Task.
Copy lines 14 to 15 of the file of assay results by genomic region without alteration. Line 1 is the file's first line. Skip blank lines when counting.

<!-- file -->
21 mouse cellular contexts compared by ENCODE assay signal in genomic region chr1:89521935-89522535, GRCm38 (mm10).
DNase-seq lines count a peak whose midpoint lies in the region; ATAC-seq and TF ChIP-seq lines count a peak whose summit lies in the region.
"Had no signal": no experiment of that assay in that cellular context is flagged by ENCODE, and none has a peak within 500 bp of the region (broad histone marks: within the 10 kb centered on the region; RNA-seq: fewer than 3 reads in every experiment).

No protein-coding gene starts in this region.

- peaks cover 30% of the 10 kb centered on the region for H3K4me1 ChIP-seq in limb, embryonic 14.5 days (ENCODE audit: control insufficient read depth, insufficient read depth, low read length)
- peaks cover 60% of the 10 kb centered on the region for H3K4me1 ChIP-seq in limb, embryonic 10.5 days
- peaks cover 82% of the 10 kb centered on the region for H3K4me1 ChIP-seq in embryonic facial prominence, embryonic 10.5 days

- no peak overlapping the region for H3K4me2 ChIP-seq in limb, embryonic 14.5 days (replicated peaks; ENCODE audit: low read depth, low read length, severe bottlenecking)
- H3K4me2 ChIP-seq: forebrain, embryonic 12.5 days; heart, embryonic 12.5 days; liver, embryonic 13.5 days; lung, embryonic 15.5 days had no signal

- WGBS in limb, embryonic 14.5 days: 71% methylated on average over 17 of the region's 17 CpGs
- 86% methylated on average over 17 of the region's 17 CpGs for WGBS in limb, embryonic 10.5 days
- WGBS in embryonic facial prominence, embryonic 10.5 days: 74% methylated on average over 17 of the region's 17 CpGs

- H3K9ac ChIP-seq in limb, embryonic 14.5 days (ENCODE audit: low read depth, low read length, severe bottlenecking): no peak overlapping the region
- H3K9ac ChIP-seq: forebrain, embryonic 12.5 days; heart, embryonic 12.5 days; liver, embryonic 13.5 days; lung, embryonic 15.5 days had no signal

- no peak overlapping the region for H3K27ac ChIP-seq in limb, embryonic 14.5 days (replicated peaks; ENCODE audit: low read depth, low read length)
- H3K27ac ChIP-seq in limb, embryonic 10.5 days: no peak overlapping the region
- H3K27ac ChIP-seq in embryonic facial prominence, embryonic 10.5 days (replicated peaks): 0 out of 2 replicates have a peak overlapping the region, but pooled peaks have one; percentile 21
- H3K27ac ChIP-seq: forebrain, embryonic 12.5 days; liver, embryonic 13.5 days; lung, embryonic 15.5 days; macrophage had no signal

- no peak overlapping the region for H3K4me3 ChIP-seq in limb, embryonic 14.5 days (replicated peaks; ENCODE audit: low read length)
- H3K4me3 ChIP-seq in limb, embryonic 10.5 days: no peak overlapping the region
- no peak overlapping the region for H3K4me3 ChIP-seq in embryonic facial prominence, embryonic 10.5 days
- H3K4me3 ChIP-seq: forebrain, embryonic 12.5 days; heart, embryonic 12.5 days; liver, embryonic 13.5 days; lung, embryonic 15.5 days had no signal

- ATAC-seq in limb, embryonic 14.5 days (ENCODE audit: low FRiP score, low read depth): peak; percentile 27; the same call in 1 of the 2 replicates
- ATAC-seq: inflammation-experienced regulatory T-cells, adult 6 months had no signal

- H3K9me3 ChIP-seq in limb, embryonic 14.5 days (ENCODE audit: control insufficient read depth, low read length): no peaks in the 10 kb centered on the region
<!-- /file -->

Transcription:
- H3K9ac ChIP-seq: forebrain, embryonic 12.5 days; heart, embryonic 12.5 days; liver, embryonic 13.5 days; lung, embryonic 15.5 days had no signal

- no peak overlapping the region for H3K27ac ChIP-seq in limb, embryonic 14.5 days (replicated peaks; ENCODE audit: low read depth, low read length)